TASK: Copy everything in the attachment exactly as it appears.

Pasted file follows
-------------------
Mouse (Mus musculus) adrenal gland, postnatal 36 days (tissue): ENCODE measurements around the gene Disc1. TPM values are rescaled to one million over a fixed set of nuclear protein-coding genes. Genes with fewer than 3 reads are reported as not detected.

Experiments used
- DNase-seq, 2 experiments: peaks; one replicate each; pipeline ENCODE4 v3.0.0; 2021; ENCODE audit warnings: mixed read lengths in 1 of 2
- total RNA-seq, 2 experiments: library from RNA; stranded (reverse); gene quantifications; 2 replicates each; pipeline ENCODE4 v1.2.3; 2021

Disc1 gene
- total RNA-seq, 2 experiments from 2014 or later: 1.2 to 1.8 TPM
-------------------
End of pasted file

Mouse (Mus musculus) adrenal gland, postnatal 36 days (tissue): ENCODE measurements around the gene Disc1. TPM values are rescaled to one million over a fixed set of nuclear protein-coding genes. Genes with fewer than 3 reads are reported as not detected.

Experiments used
- DNase-seq, 2 experiments: peaks; one replicate each; pipeline ENCODE4 v3.0.0; 2021; ENCODE audit warnings: mixed read lengths in 1 of 2
- total RNA-seq, 2 experiments: library from RNA; stranded (reverse); gene quantifications; 2 replicates each; pipeline ENCODE4 v1.2.3; 2021

Disc1 gene
- total RNA-seq, 2 experiments from 2014 or later: 1.2 to 1.8 TPM